One of my favorite concepts in English is irony. Admittedly, I am quite a sarcastic person, but I always find it entertaining when contradicting ideas are put together. Dirty soap, lonely groups and sad celebrations to name a few. Since coming to Stanford, I have noticed many ironic realities: the small class size for an enormous campus, the underfunding of programs despite the wealth of our university and most notably, the lack of trampolines in a place that advocates that the sky is the limit. Last week, I discovered another paradoxical truth of our community that has been on my mind as I close out my first quarter.
In my PWR class we’re preparing to start our final research paper. Different classes have different themes, but my particular section focuses on the rhetoric of disability. The course is taught in an intimate setting, so I have worked and grown with the same group of students for the past seven weeks. In order to challenge our perspectives and gain new insight into our chosen research topics, my professor organized a mixer with another PWR class where we could pitch and refine our argument to students who have been studying a completely different field than us.
While presenting my topic, the importance of a universal design for autonomous vehicles, to my partner, I mentioned that this technology would drastically change the lives of people with disabilities such as myself. He abruptly interrupted me and asked, “Wait, you’re actually blind?” Taken aback, I smiled and confirmed that I was blind, which was why I had my service dog with me. The student, completely shocked, told me that he thought my dog was only there because my class studied the rhetoric of disability. He continued by asking me a wide variety of questions about my life. To him, the idea of living without sight was a completely foreign idea that did not align with what he knew. Although I did not know how to take this encounter at the time, a debrief with my class afterwards helped me to realize a greater paradox about my surroundings at Stanford.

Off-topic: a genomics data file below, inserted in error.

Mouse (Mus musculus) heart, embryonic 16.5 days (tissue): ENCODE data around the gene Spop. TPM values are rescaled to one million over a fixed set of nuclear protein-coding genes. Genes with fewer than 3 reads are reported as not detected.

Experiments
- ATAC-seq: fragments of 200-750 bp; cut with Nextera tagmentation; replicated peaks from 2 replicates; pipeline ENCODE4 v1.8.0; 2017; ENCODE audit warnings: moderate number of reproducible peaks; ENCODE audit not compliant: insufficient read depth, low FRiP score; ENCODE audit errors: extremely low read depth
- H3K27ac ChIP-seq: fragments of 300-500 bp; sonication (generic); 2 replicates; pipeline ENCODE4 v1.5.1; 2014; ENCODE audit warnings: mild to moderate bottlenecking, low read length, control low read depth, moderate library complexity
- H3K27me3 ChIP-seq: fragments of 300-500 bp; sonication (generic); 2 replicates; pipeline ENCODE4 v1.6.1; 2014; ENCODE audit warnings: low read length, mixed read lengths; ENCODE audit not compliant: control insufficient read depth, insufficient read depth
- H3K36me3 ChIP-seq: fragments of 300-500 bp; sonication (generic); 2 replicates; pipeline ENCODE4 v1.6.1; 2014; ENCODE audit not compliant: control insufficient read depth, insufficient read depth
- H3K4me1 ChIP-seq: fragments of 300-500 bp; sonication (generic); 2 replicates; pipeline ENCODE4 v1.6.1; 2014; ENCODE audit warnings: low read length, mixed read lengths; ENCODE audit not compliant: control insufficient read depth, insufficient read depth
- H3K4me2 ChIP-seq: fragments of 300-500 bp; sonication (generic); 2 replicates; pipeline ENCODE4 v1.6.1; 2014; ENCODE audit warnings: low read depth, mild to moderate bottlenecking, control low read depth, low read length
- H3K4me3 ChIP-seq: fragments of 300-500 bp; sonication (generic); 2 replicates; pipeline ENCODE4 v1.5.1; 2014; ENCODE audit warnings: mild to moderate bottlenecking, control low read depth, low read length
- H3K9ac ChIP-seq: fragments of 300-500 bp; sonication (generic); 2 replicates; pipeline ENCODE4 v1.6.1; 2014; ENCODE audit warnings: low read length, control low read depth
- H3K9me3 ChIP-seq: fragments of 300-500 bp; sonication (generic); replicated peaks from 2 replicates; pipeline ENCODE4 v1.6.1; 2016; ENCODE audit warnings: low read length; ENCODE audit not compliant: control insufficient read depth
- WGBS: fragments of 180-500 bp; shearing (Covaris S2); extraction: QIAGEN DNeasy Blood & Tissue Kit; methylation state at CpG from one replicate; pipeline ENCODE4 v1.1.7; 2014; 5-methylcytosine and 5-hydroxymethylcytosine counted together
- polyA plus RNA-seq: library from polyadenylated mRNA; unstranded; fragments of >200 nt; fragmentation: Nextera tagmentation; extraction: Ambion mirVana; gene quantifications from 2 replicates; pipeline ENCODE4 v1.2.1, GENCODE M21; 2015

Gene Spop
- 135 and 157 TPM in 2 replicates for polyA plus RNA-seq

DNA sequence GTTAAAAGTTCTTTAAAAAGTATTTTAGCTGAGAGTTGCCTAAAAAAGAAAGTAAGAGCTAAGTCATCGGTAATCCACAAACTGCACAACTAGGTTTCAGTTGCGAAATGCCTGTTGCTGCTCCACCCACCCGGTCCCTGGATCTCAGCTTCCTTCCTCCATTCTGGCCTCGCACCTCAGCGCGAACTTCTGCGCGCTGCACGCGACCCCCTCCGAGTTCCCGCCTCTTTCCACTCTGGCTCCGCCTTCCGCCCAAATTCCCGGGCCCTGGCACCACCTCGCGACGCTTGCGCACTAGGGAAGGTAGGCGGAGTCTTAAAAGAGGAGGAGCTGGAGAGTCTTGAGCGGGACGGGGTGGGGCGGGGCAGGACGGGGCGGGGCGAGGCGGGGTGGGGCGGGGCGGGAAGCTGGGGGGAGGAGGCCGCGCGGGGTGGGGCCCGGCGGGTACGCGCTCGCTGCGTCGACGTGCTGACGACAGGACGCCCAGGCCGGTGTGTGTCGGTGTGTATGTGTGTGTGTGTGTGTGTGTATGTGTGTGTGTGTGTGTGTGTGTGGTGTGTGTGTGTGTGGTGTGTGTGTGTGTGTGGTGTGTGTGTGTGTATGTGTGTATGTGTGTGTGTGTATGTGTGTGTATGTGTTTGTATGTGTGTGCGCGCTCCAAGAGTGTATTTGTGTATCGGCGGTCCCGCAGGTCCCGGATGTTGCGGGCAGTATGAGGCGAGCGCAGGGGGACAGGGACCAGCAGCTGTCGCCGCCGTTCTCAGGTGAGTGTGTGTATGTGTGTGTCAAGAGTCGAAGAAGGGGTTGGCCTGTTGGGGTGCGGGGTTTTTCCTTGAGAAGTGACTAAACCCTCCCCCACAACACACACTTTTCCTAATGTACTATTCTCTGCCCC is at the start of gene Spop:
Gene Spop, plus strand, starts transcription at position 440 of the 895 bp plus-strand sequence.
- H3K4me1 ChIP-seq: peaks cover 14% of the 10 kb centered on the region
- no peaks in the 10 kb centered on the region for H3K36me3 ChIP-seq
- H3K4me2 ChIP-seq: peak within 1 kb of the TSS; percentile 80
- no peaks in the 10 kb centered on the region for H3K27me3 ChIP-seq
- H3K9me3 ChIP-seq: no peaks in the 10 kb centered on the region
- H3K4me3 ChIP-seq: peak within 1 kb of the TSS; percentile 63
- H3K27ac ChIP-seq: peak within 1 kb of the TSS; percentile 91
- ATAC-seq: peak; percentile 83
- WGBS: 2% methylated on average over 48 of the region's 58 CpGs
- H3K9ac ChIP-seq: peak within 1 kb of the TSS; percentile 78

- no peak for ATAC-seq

This campus has some of the brightest minds in the world. From future engineers to artists to entrepreneurs, we represent a wide range of backgrounds, identities and aspirations for the future. However, the irony is that even among such a sharp group of people, our community is not immune to ignorance. In other words, we are all still uneducated on one aspect or another. There might be a lot that we know, but there is also plenty that we do not understand about the people around us. Although it might not be realistic to stop our progress completely to engage with others in the present, I want to make a greater effort to embody the characteristics of a global citizen in my everyday life. Just as I became accustomed to being surrounded with people who were aware and accepting of the disability community, it is easy to fall into echo chambers that define our perception of normal; but to be truly intelligent, we must step outside of what is comfortable and explore the paradoxes that exist between the ways people see the world.
Contact Trisha Kulkarni at trishak8 ‘at’ stanford.edu.